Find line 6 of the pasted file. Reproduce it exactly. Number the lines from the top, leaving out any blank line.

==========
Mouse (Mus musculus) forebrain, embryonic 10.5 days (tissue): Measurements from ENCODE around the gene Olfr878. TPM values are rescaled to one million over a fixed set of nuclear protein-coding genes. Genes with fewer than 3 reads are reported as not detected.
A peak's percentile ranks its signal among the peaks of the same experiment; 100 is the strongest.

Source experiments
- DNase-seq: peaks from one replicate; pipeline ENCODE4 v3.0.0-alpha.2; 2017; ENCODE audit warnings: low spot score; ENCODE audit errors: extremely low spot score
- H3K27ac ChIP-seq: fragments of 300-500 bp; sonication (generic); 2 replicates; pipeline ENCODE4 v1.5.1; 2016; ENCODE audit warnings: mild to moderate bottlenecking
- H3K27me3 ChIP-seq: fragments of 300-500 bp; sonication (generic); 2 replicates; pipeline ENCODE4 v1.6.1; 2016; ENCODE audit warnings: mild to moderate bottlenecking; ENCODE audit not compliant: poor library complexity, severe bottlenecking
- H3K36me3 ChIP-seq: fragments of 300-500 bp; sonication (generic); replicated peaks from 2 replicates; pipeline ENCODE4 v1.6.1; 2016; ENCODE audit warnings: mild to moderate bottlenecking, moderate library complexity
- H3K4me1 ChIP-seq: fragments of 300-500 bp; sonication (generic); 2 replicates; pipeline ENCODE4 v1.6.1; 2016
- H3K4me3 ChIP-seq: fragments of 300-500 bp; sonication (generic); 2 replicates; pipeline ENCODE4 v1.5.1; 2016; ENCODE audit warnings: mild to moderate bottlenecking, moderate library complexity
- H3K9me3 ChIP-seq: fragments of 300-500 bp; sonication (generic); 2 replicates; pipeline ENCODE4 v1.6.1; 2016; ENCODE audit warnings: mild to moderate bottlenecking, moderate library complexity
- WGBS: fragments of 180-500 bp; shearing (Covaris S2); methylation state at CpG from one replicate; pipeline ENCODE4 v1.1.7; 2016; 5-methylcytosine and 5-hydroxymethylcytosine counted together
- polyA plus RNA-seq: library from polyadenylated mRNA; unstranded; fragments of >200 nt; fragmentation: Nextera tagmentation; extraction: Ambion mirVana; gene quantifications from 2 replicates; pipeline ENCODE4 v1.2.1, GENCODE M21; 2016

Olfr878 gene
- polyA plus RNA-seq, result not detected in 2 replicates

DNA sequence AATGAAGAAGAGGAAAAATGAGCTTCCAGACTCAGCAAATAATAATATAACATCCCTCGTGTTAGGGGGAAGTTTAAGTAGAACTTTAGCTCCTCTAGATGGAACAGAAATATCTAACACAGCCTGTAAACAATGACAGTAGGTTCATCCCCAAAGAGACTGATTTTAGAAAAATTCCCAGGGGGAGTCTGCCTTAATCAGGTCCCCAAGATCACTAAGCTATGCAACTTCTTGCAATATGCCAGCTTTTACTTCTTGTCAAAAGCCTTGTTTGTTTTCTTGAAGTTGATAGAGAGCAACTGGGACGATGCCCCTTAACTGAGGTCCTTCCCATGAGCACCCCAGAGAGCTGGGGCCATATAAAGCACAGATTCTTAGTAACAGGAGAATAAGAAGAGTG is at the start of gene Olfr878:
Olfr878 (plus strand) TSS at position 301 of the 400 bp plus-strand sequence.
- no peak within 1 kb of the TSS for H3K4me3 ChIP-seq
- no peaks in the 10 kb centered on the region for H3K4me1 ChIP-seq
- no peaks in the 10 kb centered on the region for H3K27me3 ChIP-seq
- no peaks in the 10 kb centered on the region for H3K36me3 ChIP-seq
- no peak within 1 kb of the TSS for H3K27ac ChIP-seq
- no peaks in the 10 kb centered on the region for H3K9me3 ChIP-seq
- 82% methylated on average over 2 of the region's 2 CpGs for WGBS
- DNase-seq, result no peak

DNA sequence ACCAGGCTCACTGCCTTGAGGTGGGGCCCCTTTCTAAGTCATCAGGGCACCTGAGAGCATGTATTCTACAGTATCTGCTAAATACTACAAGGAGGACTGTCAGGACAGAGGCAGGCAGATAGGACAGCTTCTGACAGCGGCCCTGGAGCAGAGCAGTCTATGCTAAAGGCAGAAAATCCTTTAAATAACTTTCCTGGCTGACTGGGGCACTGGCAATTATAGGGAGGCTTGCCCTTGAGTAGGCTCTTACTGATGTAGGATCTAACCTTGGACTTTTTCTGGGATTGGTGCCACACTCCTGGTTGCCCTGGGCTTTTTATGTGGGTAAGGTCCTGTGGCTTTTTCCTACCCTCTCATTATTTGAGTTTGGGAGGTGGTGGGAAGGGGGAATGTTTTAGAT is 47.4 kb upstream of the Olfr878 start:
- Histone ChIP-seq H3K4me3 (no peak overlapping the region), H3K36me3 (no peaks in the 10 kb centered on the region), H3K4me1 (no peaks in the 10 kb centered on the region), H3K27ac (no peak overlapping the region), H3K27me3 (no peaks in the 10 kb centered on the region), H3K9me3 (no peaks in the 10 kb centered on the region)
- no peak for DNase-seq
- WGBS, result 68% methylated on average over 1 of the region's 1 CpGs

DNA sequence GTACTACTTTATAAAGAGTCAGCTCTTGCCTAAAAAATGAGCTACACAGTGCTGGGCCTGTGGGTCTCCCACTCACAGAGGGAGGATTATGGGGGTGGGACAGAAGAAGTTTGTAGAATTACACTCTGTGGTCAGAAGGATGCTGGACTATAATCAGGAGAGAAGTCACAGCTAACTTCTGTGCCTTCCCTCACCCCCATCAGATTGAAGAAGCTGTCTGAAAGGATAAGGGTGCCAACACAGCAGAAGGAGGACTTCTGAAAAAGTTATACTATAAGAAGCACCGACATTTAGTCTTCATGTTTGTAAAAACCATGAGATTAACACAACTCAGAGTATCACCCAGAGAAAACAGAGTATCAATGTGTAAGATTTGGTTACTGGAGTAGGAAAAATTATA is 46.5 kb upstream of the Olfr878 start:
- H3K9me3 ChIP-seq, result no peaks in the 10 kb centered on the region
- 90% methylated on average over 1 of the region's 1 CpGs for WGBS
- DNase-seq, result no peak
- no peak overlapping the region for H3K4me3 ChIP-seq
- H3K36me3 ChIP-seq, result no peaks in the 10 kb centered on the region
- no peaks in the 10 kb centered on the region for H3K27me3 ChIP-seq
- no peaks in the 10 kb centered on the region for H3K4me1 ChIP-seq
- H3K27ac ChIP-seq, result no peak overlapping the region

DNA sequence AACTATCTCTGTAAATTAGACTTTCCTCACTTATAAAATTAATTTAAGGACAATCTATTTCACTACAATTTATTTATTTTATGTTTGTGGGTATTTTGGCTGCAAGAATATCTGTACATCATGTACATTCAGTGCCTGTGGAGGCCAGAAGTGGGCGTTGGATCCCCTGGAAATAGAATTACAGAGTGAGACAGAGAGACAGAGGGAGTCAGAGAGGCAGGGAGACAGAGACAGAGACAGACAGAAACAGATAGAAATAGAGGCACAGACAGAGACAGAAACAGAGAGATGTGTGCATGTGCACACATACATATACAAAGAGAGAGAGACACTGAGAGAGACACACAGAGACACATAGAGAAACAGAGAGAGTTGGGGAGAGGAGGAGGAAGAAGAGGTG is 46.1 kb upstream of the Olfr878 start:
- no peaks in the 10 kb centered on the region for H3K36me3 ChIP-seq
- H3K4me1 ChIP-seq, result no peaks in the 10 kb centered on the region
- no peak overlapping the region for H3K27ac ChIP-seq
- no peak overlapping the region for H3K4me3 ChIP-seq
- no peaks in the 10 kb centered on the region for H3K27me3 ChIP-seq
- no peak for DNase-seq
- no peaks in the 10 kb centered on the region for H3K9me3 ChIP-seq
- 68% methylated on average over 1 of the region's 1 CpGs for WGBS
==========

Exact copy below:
- H3K27me3 ChIP-seq: fragments of 300-500 bp; sonication (generic); 2 replicates; pipeline ENCODE4 v1.6.1; 2016; ENCODE audit warnings: mild to moderate bottlenecking; ENCODE audit not compliant: poor library complexity, severe bottlenecking